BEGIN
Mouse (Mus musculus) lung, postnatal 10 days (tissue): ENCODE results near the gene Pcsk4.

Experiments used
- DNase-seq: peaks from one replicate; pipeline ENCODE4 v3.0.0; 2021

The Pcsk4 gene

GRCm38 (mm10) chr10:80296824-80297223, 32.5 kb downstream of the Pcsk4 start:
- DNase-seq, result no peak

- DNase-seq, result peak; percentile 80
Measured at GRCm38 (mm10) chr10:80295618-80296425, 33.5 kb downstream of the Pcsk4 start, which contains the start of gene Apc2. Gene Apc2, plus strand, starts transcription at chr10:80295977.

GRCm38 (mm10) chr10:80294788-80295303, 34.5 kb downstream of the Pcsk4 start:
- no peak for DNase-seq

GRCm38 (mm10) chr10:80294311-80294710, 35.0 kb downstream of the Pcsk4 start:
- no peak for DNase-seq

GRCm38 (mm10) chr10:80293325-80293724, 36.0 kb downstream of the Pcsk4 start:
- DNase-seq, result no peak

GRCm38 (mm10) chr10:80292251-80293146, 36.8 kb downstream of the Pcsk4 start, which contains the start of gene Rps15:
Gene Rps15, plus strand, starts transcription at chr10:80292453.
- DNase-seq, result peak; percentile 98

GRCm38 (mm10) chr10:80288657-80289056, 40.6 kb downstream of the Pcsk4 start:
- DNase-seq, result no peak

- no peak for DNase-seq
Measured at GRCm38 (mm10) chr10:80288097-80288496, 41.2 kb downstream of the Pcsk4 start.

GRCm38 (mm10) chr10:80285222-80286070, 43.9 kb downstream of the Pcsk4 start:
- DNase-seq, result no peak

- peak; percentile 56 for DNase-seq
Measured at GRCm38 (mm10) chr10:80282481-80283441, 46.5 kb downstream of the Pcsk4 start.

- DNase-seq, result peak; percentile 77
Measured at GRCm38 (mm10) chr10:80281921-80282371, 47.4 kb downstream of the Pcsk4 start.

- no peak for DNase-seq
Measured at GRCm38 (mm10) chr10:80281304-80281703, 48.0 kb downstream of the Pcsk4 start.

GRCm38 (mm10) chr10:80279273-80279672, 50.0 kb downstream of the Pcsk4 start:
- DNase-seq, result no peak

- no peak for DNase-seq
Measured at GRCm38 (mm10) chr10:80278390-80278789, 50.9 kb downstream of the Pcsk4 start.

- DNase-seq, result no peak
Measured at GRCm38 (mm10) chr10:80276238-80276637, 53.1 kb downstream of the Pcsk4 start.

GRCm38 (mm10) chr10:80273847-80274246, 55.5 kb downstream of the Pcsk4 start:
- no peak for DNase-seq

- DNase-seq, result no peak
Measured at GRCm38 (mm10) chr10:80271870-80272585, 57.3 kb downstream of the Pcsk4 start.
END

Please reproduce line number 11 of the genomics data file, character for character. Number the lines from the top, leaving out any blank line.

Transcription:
GRCm38 (mm10) chr10:80294311-80294710, 35.0 kb downstream of the Pcsk4 start: